Depending on the fps content will appear smoother or not.If 3fps is converted to 23fps and EVERYTHING else is the same, how would somebody see a difference in quality?
yes.Are you saying that, if the only difference in two computer videos is that one has duplicated frames, there are specific devices that would not play the duplicated frames the same way as the non-duplicated frames?
Since you don't want to keep the original and lossless isn't an option the presented crf range of 15-23 is something most users will agree on as a range where the average user will not see a difference during normal playback.But, I don't anticipate trying to increase a quality attribute unless there is something obvious and agreed upon in the video community that I am not aware of.
The general rule is "do not mess with the frame rate" unless you exactly know what you are doing and what it implies.That is, if I start with a video file and I am not unhappy with its current fps, I would not try to increase the fps
(codec = coder and decoder)But, y'all might tell me something like "if you really wanna retain quality, but, reduce size, look to see if your file is using codec XYZ and convert it to codec UVW".
In general lossy conversions should be avoided.
Don't care the source video/audio format is. I recommend to use either x264 (creates H.264 content) or x265 (creates H.265 content) as encoder start with a specific option set (preset 'slow') and figure out what you perceive as quality. Personally I encode content I keep (and which isn't personal or work related) at a crf of 15 and if I just want to quickly encode something to shrink the size and probably later delete it or replace the file crf 23 and hardware encoding is fine. (crf=0 means lossless encoding)
-> you wanted something to start with, I gave you names of tools and encoders to start with, that's all I can do
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users currently on my ignore list: deadrats, Stears555
OK, real good information. Thanks!
I ended up on this site because I have been converting videos and was trusting apps like HandBrake to do what was needed. I found all of the apps lacking in some way when I try to do all of the conversion in "one click" (once I set all of the parameters). I am not opposed to doing two or three steps or apps, but, I thought I would explore ffmpeg since that seemed to be what most apps are based on. I basically set out to prove to myself that using the command line ffmpeg could accomplish everything I wanted to do. Preferably in one ffmpeg command, but, I have also tried using cmd/batch files to execute multiple statements but launched with just "one click".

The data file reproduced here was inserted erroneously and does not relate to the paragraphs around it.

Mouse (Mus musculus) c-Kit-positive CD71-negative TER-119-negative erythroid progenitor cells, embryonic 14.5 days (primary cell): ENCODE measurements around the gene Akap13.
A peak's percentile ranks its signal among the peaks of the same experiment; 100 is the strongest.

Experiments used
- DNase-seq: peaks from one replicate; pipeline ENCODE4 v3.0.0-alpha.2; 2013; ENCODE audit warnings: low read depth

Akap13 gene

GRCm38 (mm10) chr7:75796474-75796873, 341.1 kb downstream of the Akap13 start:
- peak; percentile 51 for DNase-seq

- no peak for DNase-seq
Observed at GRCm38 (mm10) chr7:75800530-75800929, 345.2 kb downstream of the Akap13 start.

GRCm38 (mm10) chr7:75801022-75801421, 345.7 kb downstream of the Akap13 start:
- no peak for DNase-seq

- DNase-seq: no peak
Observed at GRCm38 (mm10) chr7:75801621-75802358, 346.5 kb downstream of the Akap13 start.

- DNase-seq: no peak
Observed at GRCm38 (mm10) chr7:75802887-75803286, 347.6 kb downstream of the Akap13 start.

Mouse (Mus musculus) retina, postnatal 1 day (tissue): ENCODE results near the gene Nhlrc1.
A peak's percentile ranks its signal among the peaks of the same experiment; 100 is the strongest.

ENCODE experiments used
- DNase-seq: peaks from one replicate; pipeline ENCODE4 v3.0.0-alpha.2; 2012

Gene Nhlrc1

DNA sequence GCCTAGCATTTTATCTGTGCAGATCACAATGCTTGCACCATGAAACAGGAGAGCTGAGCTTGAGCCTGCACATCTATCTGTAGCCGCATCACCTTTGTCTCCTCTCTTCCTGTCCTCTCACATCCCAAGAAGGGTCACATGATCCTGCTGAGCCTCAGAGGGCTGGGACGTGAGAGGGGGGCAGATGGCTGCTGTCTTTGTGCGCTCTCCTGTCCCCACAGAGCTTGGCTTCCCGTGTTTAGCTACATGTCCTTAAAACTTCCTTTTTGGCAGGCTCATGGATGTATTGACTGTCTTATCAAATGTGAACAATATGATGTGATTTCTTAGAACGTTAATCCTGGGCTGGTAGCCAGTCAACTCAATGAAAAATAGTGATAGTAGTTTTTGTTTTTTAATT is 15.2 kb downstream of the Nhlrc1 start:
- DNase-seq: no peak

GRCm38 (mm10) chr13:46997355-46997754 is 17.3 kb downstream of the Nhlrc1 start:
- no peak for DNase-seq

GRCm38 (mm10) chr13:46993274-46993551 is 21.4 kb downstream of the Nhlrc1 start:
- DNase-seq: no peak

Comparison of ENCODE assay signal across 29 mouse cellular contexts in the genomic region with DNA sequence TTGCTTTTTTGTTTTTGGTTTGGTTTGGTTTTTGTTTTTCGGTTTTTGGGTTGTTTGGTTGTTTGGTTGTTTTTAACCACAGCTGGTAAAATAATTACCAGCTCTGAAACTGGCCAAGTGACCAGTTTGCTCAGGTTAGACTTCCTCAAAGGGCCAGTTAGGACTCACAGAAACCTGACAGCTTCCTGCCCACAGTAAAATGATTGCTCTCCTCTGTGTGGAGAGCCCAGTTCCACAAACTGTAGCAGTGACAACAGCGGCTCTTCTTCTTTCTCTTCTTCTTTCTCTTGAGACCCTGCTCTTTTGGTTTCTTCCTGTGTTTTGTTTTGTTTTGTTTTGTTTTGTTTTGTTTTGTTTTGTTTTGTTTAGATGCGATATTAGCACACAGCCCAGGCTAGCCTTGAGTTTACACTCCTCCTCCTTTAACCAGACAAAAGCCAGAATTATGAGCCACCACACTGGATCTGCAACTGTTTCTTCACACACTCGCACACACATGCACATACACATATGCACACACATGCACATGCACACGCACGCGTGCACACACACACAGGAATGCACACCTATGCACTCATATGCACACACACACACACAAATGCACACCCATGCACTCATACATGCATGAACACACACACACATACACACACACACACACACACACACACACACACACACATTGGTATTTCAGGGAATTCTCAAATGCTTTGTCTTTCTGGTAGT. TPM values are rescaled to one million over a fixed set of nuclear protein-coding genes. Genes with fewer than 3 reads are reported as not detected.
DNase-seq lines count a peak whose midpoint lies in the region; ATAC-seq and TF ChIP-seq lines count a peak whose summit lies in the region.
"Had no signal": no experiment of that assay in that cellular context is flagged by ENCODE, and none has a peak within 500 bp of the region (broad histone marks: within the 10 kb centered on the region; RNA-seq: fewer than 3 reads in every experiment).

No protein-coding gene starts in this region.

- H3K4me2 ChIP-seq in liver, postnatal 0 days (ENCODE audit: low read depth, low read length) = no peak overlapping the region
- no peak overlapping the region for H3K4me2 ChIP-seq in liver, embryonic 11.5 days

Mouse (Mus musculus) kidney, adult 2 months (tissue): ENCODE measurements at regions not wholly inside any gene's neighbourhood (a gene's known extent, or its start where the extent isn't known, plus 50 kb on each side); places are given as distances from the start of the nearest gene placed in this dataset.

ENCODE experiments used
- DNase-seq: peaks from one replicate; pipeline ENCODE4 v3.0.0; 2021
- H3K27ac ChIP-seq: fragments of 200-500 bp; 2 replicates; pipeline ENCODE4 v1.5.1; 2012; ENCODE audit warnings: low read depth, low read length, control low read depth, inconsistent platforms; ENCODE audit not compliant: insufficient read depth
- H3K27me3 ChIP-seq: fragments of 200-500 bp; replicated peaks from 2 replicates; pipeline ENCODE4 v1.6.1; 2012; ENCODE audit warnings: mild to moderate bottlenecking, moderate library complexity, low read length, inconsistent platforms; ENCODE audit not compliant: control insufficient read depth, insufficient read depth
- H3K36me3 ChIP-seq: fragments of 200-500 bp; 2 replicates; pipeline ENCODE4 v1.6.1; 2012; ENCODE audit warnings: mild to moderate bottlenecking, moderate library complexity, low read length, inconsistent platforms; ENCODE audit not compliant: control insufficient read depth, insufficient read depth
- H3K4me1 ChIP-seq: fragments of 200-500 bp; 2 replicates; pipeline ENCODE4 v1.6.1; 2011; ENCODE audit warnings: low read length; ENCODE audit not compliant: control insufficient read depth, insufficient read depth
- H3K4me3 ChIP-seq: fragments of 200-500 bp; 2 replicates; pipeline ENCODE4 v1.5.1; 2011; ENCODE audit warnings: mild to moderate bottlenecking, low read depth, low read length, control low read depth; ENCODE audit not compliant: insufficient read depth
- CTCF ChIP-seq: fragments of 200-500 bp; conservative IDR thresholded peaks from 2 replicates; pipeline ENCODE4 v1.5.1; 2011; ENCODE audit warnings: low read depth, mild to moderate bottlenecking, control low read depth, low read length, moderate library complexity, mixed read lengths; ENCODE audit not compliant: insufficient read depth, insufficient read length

I believe I have the capability to eventually build a GUI that will also do what is lacking from the other apps (for example, to set the "title", "frame width", and, "frame height" Windows file properties). And, to have the GUI execute that one ffmpeg command, I first need to know how to build that statement. Obviously that involves knowing the syntax of the switches and knowing alternative ways to do basically the same things. I also understand that a ffmpeg API may allow me to do things in a different way than just launching an ffmpeg command. It would be helpful to understand various traps that could clobber my intentions. And, I may end up knowing that I would need more than one ffmpeg command for a particular type of conversion.
So, onward with the learning.
Last edited by the_steve_randolph; 5th Jun 2021 at 07:42.
Oh, and I guess I can provide some more info so that you know where I am coming from. My computer is a gamer system I built myself a year ago, so, it has all the horsepower that I need. I have a BS in Computer Science from a well-respected technology school in the United States. I mainly program business/enduser apps, so, there will reach a point in drilling down to the machine code is beyond what I want to use. But, it is helpful to know a certain amount of what is going on under the hood. And, I have been messing around with computers since 1977. So, you can see why I am interested in how I can help myself out when I am in the old folks home
why would that mean "lossless isn't an option"?users currently on my ignore list: deadrats, Stears555
So, again you have taught me something: when I am Googling and run across people talking about using or not using lossless, I know what that means.